Landscape Soils & Soil Amendments (LS/SA)
Purposes are to use commonly grown plants as a bioassay to assure that these soil amendments: (1) do not contain materials that would prevent the growth and development of plants, (2) will support plant growth. For a soil amendment to pass this test, seedling survival must be statistically equal to or greater than for the control soil, and plants grown must produce true leaves.
Plant species: radish, ‘Early Scarlet’ (Raphanus sativus); tomato, ‘Better Boy’ (Lycopersicum esculentum); and marigold, ‘Janie’ (Tagetes patula).
Pots: Eight (8), 4-inch square (or round) plastic pots per species.
Control potting soil: To assure testing uniformity, the MSC produces and distributes a uniform control sample. Companies wishing to conduct in-house testing should order control media directly from the association (comes in 1-CF bags). The control soil is considered useable for a period of 4 months after the manufacture date. The expiration date is provided on every bag produced. Along with the control soil sample, the purchaser will be issued a set of cards, which include the MSC logo and lot code of bag(s) of control soil sent. This card is to be included in photos taken of plants at the end of all growth tests run for product registration during the 4 month period after control soil production.
Environment: standard greenhouse environment or equivalent. 75-85°F Day / 60-70°F Night.
1. The "test soil" for this test shall be the test landscape soil or soil will be pH adjusted in volumetric ratios according to label directions. The test landscape soil or soil amendment will be tested test samples Sample one will be 100% test product). S two same product blended with builder’s grade sand in volumetric ratios according to label directions. [The sample product may contain soluble salts that are fine for soil amendments but toxic to young seedlings. The blended product test is designed to dilute these possible high levels of salts. However, the test product may be blended with as much as 50% sand, according to label directions. The blended sample may be too course for good seed germination. Therefore, the tests are run both ways to provide a fair test.]
2. All tests will include four pots of test soil and four pots of control soil for each of three (3) test species for a total of 24 test pots.
3. Pots should be filled to overflowing and the excess brushed away so that the soil is even with the top of the pot. Pots may be grouped in trays (such as 1020 trays) for ease in handling.
4. All pots should be thoroughly watered prior to sowing to insure adequate moisture.
5. For each of the three test species, place five (5) seeds in each of the four test soil pots and five seeds in each of the 4 control soil pots for a total of 60 seeds per species. Each pot contains only one species of seed. All seeds should be covered with a very light layer of the same fresh soil before testing.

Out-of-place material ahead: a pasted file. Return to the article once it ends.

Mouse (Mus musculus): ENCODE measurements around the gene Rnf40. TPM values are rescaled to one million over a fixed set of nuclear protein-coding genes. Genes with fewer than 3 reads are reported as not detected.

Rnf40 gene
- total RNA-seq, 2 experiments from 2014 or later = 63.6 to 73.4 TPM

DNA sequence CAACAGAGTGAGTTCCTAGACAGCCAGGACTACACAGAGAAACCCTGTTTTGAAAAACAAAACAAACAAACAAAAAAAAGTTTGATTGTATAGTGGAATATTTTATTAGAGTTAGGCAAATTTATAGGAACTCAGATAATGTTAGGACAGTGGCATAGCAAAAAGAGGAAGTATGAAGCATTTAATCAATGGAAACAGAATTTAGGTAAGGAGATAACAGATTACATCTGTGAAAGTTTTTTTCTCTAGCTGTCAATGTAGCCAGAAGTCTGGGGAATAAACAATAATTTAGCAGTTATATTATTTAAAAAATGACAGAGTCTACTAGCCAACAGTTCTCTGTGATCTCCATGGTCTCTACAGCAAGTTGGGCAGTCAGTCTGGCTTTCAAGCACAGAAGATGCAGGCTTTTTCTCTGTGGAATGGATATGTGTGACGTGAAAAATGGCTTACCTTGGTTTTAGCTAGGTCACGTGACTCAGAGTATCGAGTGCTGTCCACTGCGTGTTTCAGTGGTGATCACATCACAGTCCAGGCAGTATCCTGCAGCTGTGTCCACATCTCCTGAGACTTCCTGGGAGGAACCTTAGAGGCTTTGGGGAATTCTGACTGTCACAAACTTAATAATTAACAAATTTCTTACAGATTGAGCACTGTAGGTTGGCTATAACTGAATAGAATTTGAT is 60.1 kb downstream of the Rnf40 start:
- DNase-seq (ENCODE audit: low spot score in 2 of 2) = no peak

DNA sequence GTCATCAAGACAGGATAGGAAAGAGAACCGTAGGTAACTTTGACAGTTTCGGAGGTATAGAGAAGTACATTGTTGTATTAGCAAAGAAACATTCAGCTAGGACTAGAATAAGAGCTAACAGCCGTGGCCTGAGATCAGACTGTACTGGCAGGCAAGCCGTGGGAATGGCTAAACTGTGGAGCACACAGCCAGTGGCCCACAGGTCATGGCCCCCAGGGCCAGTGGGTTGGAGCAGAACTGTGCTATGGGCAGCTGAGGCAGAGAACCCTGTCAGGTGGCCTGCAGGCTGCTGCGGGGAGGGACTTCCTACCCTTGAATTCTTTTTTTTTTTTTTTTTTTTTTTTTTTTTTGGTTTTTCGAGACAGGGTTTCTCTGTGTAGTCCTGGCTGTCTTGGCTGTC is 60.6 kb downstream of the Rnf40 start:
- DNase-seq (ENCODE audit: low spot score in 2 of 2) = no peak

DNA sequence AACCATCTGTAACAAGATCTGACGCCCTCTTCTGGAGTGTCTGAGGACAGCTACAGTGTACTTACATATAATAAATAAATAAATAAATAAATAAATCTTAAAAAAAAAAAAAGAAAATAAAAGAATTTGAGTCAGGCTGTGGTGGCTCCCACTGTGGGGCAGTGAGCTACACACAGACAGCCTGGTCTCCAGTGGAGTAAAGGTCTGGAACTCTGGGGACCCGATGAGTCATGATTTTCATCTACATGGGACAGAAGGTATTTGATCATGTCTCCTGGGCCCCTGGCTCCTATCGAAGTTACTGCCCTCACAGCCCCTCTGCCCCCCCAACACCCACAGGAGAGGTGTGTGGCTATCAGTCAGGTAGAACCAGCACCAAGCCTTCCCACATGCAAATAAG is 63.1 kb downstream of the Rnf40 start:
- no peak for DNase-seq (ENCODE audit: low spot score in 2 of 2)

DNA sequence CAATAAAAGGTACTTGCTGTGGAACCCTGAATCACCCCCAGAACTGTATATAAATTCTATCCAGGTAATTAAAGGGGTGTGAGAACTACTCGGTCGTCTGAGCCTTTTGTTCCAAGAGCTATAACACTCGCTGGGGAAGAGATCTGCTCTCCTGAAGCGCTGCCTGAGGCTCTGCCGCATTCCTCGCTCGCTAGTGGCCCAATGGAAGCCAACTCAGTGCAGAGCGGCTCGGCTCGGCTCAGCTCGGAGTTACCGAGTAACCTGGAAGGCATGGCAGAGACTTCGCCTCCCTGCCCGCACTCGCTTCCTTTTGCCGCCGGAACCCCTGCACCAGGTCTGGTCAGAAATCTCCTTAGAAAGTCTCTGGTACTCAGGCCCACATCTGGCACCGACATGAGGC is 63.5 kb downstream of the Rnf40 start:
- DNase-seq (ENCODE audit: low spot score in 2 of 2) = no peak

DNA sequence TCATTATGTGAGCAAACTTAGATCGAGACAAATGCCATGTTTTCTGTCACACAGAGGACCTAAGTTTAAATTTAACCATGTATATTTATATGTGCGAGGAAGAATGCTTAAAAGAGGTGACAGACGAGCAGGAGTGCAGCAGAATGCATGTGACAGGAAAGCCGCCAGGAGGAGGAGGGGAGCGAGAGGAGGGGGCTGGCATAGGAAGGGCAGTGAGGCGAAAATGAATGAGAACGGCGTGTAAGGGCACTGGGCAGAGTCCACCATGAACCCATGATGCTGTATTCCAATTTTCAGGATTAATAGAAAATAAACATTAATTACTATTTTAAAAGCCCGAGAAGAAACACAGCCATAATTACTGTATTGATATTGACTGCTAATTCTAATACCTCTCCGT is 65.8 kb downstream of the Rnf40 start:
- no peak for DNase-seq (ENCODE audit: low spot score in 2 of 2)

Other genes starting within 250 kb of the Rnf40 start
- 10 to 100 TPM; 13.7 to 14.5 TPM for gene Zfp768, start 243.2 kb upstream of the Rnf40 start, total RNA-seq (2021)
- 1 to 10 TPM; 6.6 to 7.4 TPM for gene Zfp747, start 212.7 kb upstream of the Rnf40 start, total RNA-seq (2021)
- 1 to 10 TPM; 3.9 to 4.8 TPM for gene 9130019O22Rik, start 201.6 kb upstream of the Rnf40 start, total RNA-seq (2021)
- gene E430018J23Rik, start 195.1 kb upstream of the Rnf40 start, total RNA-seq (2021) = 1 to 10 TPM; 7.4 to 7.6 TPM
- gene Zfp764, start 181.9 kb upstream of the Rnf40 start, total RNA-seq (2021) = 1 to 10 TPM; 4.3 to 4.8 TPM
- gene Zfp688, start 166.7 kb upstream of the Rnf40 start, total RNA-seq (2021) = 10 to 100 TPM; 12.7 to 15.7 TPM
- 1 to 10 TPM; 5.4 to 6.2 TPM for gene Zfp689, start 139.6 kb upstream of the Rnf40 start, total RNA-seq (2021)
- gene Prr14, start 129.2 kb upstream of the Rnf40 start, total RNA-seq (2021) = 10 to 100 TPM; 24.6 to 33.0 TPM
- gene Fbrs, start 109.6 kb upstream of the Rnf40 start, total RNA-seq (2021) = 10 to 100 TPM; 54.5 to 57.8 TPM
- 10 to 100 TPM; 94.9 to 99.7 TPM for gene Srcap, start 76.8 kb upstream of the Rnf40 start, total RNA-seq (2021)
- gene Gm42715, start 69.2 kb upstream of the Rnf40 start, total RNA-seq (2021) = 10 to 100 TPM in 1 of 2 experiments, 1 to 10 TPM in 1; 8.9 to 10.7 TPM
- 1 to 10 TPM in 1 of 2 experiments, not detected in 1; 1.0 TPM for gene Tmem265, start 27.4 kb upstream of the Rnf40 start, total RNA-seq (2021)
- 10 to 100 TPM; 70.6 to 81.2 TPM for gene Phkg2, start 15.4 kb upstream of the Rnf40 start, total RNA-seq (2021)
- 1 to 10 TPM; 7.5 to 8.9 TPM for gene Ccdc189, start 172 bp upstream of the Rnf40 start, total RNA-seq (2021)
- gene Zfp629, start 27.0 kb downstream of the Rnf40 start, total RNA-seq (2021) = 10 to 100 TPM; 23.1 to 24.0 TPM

|For each species of seeds
||No. of pots
||No of seeds per pot
|Test Soil (100%)
|Test Soil (Blended)
6. Pots should be misted using a standard 3-point fogging nozzle. Pots should be misted as needed to insure adequate moisture. Pots may need misting four times daily in summer; less in winter. Misting should occur until seedlings have established. This may be 3 to 5 days for radish, 5 to 7 days others.
7. After germination, plants should be watered as needed.
8. Plants should be counted to determine seedling survival. Time will vary depending on season and species grown, and could be as early as 5 to 7 days for radish. All plants should be counted 14 days after sowing, with data entered in the form on the tab for Landscape Soils and Soil Amendments, in the file “MSC Data Sheets for Testing Protocols”, available on the MSC website ) www.mulchandsoil.datasheet.com). sample will fail the test.
9. After 14 days, plants should have produced cotyledons and the first set of true leaves. If plant growth stalls after 4 weeks (fails 14 days, the plants fail to produce a set of fully expanded leaves, one application of a 20-10-20 general purpose fertilizer will be made at 200 ppm N. Otherwise, plants should receive no fertilizer.
10. One Two additional week of growth will be allowed after fertilization to assess if growth will resume.
pot of growing in the both test soils and control soil (three total). Each separate photo should include a card showing the MSC logo and control soil lot code, sent with the control soil sample when purchased.
Seedling survival numbers of the test soil are compared to controls ns a test of 2 proportions, using the 99% confidence level, and is automatically calculated, along with the pass/fail determination, from the data entered on the MSC data file. If the proportion surviving in the potting soil is statistically equal to or greater than the control soil, proceed to step 9. If the proportion of seeds surviving in the test soil is statistically lower than the control soil, the test soil has failed the test. A pass/fail chart was developed for comparison (see right).
If plants of all 3 species in the test soil produce cotyledons and the first set of true leaves, and the seedling survival is within 99% confidence level of controls, by proportion analysis, number of these seedlings match the provided chart, the test soil will have passed the MSC Toxicity Test for Landscape Soils and Soil Amendments. Only one of the two test soils (100% or blended)needs to pass. If the test soil stalls during the four two weeks, but resumes growth after a fertilizer treatment, it will be assumed that the reason for the stall was due to a lack of nutrition and not due to toxicity. For the soil sample to pass the test, results for all 3 plant species must meet the criteria, at which point, this soil will have passed the test.
The completed data file and photos are to be submitted with the application form for product registration.
|If Control is this count
||Number needed to pass